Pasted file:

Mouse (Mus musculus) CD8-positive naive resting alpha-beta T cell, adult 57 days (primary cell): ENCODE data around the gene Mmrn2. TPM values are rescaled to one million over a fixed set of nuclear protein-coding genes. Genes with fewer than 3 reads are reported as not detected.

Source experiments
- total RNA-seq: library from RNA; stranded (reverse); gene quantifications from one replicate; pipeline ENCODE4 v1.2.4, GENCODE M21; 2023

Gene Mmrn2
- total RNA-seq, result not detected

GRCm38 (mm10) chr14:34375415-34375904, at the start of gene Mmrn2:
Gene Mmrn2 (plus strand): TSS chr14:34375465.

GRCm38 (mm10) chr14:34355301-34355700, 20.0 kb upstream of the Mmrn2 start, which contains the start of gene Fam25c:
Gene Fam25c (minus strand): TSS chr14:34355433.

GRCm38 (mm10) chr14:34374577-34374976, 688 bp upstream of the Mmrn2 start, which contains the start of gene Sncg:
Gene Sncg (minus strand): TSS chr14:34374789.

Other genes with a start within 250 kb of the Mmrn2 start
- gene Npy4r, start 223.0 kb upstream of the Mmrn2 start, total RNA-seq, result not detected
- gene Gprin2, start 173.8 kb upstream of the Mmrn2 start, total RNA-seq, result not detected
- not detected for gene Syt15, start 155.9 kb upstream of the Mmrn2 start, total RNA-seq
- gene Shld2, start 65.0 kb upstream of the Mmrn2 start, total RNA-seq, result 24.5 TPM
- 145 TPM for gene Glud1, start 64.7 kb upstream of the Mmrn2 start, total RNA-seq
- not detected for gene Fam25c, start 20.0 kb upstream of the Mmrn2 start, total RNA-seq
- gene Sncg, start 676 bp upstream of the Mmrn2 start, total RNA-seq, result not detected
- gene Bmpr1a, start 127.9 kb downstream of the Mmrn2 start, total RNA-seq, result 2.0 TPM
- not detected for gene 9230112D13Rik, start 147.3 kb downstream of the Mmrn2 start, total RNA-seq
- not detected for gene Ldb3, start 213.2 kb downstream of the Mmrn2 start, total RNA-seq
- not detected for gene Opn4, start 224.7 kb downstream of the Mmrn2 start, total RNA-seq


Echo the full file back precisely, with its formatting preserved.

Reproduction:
Mouse (Mus musculus) CD8-positive naive resting alpha-beta T cell, adult 57 days (primary cell): ENCODE data around the gene Mmrn2. TPM values are rescaled to one million over a fixed set of nuclear protein-coding genes. Genes with fewer than 3 reads are reported as not detected.

Source experiments
- total RNA-seq: library from RNA; stranded (reverse); gene quantifications from one replicate; pipeline ENCODE4 v1.2.4, GENCODE M21; 2023

Gene Mmrn2
- total RNA-seq, result not detected

GRCm38 (mm10) chr14:34375415-34375904, at the start of gene Mmrn2:
Gene Mmrn2 (plus strand): TSS chr14:34375465.

GRCm38 (mm10) chr14:34355301-34355700, 20.0 kb upstream of the Mmrn2 start, which contains the start of gene Fam25c:
Gene Fam25c (minus strand): TSS chr14:34355433.

GRCm38 (mm10) chr14:34374577-34374976, 688 bp upstream of the Mmrn2 start, which contains the start of gene Sncg:
Gene Sncg (minus strand): TSS chr14:34374789.

Other genes with a start within 250 kb of the Mmrn2 start
- gene Npy4r, start 223.0 kb upstream of the Mmrn2 start, total RNA-seq, result not detected
- gene Gprin2, start 173.8 kb upstream of the Mmrn2 start, total RNA-seq, result not detected
- not detected for gene Syt15, start 155.9 kb upstream of the Mmrn2 start, total RNA-seq
- gene Shld2, start 65.0 kb upstream of the Mmrn2 start, total RNA-seq, result 24.5 TPM
- 145 TPM for gene Glud1, start 64.7 kb upstream of the Mmrn2 start, total RNA-seq
- not detected for gene Fam25c, start 20.0 kb upstream of the Mmrn2 start, total RNA-seq
- gene Sncg, start 676 bp upstream of the Mmrn2 start, total RNA-seq, result not detected
- gene Bmpr1a, start 127.9 kb downstream of the Mmrn2 start, total RNA-seq, result 2.0 TPM
- not detected for gene 9230112D13Rik, start 147.3 kb downstream of the Mmrn2 start, total RNA-seq
- not detected for gene Ldb3, start 213.2 kb downstream of the Mmrn2 start, total RNA-seq
- not detected for gene Opn4, start 224.7 kb downstream of the Mmrn2 start, total RNA-seq